Insects are amazingly versatile and durable creatures. In spite of their small size when compared to the other creatures of the world, insects have prospered for at least 350 million years in more species than all other forms of life combined.
Insects are protected by a special lightweight type of armor, called cuticle, which is secreted by their bodies’ skin and which also lines their digestive systems. After it is secreted, the cuticle is hardened into tough plates by a fiberglass like substance called chitin, named by the ancient Greeks after the armor worn by their warriors. Insects have joints between every section of their bodies, giving them flexibility between their armor plates. The bodies of insects are divided into three main parts: the head, an upper torso which itself is divided into three sections, and a segmented abdomen. A pair of antennae extend from the heads of insects through which they derive their dominant sense. Although these antennae are often referred to as "feelers," they provide insects with their dominant sense of smell! Insects have compound eyes, consisting of a large number of identical facets, each having its own lens. Each facet registers light from a slightly different angle, allowing insects to be extremely sensitive to detecting movement, as anyone who has tried to swat a fly or catch a butterfly knows! All insects have six legs, distinguishing them from spiders, which have eight legs.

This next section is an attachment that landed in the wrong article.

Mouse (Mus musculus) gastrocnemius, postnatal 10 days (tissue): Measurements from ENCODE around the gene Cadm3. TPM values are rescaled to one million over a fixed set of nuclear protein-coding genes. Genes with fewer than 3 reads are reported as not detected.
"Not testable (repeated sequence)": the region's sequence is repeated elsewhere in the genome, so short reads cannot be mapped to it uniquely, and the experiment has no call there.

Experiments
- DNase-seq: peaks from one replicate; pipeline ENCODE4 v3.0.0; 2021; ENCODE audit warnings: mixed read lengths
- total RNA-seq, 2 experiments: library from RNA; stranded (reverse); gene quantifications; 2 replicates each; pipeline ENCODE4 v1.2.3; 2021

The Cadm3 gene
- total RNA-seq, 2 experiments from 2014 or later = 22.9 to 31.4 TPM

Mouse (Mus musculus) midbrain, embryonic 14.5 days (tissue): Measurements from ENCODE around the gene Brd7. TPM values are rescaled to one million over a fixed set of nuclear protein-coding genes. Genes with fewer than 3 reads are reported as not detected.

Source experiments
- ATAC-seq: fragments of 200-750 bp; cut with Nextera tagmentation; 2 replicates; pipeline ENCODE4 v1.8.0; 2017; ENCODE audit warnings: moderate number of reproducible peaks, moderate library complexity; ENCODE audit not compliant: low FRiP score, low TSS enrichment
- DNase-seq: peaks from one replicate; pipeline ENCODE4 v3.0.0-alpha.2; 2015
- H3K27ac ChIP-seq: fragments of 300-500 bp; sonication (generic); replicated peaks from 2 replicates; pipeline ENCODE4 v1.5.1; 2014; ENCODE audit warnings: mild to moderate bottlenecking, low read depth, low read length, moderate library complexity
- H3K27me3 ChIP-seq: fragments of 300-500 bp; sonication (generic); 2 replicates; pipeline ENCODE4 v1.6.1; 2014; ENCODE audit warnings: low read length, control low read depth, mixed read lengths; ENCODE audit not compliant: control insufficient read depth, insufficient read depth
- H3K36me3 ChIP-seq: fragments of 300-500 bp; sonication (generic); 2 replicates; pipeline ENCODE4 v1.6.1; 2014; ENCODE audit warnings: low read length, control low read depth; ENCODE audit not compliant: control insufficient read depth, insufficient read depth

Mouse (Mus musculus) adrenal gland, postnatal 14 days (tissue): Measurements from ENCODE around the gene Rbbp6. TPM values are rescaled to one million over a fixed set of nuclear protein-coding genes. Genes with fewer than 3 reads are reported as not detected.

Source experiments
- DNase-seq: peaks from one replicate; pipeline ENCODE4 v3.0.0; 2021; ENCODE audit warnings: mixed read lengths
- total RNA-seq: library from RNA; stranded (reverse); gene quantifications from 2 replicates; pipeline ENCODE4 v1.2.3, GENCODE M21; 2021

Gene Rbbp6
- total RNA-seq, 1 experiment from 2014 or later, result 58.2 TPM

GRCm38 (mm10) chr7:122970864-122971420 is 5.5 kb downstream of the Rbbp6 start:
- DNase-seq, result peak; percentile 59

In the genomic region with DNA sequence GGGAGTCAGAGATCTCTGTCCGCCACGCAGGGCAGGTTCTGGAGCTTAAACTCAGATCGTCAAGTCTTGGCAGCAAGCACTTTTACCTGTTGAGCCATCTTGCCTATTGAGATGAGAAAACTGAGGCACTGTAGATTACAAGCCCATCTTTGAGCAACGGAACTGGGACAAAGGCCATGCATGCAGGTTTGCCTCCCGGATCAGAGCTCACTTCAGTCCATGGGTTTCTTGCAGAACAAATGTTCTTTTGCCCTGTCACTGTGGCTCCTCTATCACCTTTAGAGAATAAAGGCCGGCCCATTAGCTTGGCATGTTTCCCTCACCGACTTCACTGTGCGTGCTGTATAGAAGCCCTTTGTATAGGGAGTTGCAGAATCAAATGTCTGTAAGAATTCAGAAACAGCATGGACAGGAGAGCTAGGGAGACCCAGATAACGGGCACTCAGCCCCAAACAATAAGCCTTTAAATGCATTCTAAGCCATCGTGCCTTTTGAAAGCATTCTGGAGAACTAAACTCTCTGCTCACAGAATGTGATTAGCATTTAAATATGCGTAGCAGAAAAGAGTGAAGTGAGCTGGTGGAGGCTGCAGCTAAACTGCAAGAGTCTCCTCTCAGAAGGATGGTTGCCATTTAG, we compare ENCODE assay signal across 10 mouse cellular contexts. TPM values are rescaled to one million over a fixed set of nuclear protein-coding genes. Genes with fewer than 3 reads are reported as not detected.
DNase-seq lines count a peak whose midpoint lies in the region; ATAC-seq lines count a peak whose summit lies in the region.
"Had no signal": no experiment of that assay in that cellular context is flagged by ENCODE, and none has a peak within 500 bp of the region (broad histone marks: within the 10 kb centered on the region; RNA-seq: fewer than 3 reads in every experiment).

Depending upon their species, insects can fly, hop, crawl or swim. Dragonflies have four separate wings that can be controlled independently, allowing dragonflies to have an amazing ability to change direction at virtually any angle, whether forward or backward or even to hover. Insect legs can be very powerful. It is fascinating to watch a column of ants carrying objects many times their size and weight.
Insects help nature by pollinating flowering plants, enabling them to spread from forest and swamps to prairies, mountains and deserts.